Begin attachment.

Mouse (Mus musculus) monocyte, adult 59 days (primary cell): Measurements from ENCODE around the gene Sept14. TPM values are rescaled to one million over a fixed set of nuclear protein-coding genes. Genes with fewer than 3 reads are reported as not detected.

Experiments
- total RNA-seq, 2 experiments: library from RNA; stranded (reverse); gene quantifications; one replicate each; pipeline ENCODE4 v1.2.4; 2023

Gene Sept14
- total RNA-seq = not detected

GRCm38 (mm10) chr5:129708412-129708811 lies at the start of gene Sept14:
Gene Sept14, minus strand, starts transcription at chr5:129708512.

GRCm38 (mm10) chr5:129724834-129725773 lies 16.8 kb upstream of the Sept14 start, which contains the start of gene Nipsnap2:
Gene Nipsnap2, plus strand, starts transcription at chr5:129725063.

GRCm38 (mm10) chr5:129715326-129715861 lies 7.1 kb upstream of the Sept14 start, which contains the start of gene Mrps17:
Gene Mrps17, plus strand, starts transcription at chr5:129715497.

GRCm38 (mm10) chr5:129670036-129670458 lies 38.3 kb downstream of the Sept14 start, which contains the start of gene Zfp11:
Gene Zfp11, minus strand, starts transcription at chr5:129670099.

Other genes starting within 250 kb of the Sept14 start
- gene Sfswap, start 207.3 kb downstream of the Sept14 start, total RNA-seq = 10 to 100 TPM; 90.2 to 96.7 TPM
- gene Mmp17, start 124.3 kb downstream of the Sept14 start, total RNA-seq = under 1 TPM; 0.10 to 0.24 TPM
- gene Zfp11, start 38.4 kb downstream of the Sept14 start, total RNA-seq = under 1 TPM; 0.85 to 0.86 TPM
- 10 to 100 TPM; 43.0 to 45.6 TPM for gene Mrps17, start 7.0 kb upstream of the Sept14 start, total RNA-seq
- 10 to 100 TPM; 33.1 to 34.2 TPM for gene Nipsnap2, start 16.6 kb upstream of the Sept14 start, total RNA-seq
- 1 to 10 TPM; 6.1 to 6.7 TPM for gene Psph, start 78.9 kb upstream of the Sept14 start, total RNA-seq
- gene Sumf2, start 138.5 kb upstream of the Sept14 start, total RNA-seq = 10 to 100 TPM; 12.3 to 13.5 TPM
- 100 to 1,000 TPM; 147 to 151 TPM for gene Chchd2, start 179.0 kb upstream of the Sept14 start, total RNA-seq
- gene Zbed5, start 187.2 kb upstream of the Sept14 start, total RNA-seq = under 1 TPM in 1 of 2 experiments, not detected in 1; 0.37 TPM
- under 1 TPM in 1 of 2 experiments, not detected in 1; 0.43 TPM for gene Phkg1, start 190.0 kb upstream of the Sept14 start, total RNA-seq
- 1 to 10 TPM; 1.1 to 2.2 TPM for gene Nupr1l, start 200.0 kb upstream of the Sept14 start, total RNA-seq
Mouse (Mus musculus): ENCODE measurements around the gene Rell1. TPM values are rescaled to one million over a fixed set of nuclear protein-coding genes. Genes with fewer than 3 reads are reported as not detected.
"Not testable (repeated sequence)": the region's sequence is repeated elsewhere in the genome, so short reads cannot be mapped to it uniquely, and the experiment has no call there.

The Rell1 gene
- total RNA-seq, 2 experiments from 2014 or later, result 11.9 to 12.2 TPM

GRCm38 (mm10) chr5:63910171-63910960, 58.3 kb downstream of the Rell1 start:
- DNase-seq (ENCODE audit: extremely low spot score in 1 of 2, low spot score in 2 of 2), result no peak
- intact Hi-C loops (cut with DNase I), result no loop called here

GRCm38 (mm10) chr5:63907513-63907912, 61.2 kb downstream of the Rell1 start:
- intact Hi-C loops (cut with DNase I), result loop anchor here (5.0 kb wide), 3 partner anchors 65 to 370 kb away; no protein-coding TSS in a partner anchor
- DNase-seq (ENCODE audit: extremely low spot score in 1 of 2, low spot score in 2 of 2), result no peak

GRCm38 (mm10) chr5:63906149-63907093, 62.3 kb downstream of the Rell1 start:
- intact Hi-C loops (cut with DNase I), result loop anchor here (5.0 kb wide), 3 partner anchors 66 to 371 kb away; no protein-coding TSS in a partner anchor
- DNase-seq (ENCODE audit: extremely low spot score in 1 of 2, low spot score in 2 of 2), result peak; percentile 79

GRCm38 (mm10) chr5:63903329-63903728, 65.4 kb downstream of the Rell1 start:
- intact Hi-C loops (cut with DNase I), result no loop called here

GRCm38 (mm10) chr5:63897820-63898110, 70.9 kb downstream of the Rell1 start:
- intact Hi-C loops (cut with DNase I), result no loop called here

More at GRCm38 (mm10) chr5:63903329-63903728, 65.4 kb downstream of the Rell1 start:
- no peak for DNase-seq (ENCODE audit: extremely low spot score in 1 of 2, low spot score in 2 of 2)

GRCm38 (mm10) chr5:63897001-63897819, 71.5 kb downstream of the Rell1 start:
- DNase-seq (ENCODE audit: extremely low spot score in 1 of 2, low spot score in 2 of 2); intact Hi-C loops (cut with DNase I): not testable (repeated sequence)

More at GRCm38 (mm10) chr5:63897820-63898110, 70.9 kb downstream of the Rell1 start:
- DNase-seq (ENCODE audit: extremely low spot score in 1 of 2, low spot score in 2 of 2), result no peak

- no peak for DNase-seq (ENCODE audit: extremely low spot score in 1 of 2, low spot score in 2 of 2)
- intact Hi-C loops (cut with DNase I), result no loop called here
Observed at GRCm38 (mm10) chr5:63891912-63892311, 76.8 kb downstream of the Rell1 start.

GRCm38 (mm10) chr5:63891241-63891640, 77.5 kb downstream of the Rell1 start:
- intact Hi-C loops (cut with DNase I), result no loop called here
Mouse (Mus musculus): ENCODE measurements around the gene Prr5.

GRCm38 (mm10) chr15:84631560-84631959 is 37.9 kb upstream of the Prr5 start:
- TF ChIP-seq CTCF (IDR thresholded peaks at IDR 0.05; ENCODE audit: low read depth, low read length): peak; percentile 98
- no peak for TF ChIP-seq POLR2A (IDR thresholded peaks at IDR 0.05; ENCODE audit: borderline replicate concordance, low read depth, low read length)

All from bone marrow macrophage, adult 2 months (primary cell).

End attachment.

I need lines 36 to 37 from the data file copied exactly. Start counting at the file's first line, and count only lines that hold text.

GRCm38 (mm10) chr5:63906149-63907093, 62.3 kb downstream of the Rell1 start:
- intact Hi-C loops (cut with DNase I), result loop anchor here (5.0 kb wide), 3 partner anchors 66 to 371 kb away; no protein-coding TSS in a partner anchor